30. 30. Correction Tests Only PTT abnormal : XI, IX & VIII (XII never presents clinically) Abnormal PTT corrected by Plasma Adsorbed Serum VIII Yes No IX No Yes
  31. 31. Some Rules of Thumb
  32. 32. Both aPTT and PT Elevated
  33. 33. Only PT prolonged
  34. 34. Only aPTT prolonged
  35. 35. von Willebrand Disease An inherited bleeding disorder described by Finnish Physician Erik Adolf von Willebrand Low levels of a protein called von Willebrand factor that helps the blood to clot Von Willebrand factor that doesn’t work properly
  36. 36. Platelet Activation and von Willebrand Factor (vWF) In order for hemostasis to occur, platelets must adhere to exposed collagen, release the contents of their granules, and aggregate. The adhesion of platelets to the collagen exposed on endothelial cell surfaces is mediated by von Willebrand factor (vWF).
  37. 37. Platelet Activation and von Willebrand Factor (vWF) The function of vWF is to act as a bridge between a specific glycoprotein on the surface of platelets (GPIb/IX) and collagen fibrils. vWF binds to and stabilizes coagulation factor VIII. Binding of factor VIII by vWF is required for normal survival of factor VIII in the circulation.
  38. 38. von Willebrand Disease Type 1 Low level of von Willebrand factor. The level of factor VIII may also be lower than normal Mildest and most common form of the disease. About 3 out of 4 people diagnosed with vWD have type 1 disease. Type 2 Defect in von Willebrand factor causes it to not work properly. Type 2 is divided into 2A, 2B, 2M, and 2N. Each is treated differently, so knowing the exact type is important. Type 3 No von Willebrand factor and very low factor VIII. Type 3 is severe and very rare.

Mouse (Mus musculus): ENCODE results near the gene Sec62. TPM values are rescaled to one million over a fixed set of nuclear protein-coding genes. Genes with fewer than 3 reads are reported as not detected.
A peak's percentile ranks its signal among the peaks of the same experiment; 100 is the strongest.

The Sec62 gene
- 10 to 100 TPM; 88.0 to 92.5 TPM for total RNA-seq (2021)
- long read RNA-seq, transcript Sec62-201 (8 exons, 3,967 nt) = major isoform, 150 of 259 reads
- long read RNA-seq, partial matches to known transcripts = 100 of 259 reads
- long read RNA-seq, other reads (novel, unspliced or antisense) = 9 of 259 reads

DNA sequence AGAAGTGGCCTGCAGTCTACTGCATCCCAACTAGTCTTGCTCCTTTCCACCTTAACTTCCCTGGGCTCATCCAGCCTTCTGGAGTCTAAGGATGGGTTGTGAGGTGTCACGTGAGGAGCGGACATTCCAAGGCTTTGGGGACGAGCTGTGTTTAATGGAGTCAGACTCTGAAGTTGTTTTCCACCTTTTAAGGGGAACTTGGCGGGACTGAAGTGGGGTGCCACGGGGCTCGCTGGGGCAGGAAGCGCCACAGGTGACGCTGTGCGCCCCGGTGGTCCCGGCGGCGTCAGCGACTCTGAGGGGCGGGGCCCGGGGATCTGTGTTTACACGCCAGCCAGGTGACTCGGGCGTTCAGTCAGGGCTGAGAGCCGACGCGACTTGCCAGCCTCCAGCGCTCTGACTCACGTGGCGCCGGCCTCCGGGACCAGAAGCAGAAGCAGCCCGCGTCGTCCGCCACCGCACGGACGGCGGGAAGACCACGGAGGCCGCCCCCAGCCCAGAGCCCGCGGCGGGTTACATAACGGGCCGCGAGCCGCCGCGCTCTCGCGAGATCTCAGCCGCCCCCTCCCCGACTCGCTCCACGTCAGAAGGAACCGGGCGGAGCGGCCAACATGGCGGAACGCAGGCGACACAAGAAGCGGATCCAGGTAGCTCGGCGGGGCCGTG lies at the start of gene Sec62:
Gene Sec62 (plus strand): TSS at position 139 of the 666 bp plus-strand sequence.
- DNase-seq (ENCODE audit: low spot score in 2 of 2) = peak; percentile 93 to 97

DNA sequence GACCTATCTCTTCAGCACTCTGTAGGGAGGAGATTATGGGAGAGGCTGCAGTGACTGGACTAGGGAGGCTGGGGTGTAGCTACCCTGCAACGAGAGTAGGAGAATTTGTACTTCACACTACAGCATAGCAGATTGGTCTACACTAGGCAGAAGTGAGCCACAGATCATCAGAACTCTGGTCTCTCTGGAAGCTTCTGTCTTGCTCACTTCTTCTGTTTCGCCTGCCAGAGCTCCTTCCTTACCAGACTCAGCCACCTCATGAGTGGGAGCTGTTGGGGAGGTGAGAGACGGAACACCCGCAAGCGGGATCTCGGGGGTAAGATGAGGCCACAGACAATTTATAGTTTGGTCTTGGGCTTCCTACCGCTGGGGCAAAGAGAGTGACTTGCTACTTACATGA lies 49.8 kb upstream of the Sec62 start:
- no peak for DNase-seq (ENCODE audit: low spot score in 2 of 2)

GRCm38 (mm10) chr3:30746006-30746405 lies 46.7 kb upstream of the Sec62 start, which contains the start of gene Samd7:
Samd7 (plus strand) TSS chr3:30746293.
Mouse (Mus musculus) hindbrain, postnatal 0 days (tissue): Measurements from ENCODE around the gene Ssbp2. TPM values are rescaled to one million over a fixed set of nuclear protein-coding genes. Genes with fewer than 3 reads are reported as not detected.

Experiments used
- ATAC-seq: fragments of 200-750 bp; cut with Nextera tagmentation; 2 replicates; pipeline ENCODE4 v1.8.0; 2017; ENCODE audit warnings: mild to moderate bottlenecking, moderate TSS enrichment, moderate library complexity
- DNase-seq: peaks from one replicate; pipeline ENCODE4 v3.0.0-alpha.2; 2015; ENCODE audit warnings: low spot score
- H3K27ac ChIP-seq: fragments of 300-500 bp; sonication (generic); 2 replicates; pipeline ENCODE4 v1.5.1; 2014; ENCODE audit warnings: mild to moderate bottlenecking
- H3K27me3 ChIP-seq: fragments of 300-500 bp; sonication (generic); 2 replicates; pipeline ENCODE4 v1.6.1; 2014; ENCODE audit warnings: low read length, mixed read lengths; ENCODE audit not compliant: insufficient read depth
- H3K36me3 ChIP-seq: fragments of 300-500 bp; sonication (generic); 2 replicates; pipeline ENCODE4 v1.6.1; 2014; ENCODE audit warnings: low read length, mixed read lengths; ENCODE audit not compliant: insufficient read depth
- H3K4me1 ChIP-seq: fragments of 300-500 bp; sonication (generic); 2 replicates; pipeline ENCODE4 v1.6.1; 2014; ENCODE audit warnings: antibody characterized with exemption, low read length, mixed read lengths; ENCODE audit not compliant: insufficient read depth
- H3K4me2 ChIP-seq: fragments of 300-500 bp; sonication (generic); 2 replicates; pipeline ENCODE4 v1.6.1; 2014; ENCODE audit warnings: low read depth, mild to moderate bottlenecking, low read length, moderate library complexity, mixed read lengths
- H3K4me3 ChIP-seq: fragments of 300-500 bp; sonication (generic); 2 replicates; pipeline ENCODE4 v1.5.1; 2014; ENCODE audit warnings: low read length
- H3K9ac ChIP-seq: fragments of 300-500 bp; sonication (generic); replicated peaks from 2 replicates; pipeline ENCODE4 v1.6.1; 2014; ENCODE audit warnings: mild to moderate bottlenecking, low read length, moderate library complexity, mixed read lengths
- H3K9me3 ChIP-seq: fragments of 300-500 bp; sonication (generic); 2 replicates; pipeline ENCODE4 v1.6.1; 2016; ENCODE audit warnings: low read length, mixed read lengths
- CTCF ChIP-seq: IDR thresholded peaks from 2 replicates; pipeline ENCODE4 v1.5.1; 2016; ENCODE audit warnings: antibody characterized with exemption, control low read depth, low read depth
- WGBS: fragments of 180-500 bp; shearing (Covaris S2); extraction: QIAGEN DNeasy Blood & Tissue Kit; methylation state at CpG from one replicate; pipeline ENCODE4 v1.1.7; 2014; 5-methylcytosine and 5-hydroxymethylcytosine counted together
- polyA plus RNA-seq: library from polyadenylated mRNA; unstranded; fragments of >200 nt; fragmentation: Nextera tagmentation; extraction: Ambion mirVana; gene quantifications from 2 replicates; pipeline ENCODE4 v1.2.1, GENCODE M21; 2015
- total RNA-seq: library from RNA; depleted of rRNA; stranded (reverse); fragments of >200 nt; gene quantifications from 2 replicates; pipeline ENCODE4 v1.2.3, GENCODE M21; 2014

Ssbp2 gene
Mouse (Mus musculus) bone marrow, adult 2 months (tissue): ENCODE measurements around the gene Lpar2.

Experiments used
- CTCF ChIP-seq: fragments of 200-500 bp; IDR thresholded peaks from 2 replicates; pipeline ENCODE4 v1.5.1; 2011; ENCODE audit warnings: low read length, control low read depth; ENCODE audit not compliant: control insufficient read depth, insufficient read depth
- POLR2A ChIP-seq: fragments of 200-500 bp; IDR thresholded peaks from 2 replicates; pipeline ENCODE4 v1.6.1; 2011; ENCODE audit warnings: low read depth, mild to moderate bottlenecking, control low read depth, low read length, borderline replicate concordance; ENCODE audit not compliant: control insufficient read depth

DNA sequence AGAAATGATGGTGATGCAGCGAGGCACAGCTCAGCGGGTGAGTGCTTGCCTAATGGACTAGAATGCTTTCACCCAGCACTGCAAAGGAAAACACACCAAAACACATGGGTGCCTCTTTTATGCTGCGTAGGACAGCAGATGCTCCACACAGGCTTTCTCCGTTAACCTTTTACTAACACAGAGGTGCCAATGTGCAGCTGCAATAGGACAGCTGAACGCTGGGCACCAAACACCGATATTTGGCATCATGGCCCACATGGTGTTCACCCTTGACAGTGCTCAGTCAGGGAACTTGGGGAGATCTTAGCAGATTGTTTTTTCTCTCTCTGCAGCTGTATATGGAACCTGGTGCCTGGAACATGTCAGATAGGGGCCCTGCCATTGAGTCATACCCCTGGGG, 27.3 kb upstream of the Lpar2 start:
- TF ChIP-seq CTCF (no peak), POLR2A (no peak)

39. 39. von Willebrand Disease Incidence roughly about 1 in 100 individuals. Because most forms are rather mild, they are detected more often in women, whose bleeding tendency shows during menstruation. It may be more severe or apparent in people with blood type O.
  40. 40. von Willebrand Disease Genetics vWF gene is located on chromosome twelve (12p13.2). o Types 1 and 2 are inherited as autosomal dominant traits and o type 3 is inherited as autosomal recessive. o Occasionally type 2 also inherits recessively.
  41. 41. von Willebrand Disease
  42. 42. Weibel-Palade bodies  Organelles in the endothelial cells  There are two major constituents 1. von Willebrand factor (vWF), a multimeric protein involved in blood coagulation 2. The second is P-selectin - binds to passing immune cells (leukocytes).
  43. 43. von Willebrand Disease Manifestations: Bruising that's unusual in location or frequency Abnormal menstrual bleeding Bleeding in the mucous membranes Excessive or prolonged bleeding after a tooth extraction or tonsillectomy
  44. 44. Investigations  Bleeding time  Factor VIII level test (factor VIII coagulant)  von Willebrand factor antigen test (factor VIII antigen) - which measures the amount of von Willebrand factor. ( mild if a person has 20% to 40% of the normal, severe if the amount is less than 10% of normal. )  Ristocetin co-factor activity test  measures how well the von Willebrand factor is working  von Willebrand factor multimers test - to classify the type of vWD  Platelet function tests  which determine how well the platelets work and help identify the type of vWD or the presence of another disorder Tests may need to be done more than once because these levels may rise and fall over time in an individual.
  45. 45. von Willebrand Disease Treatment: No regular treatment  Prophylactic treatment is sometimes given for patients are scheduled for surgery.  They can be treated with human derived medium purity factor VIII concentrates complexed to vWF  Mild cases - treated with desmopressin (1-desamino 8-D-arginine vasopressin, DDAVP)  Rises patient's own plasma levels of vWF by inducing release of vWF stored in the Weibel-Palade bodies in the endothelial cells
  46. 46. Than Q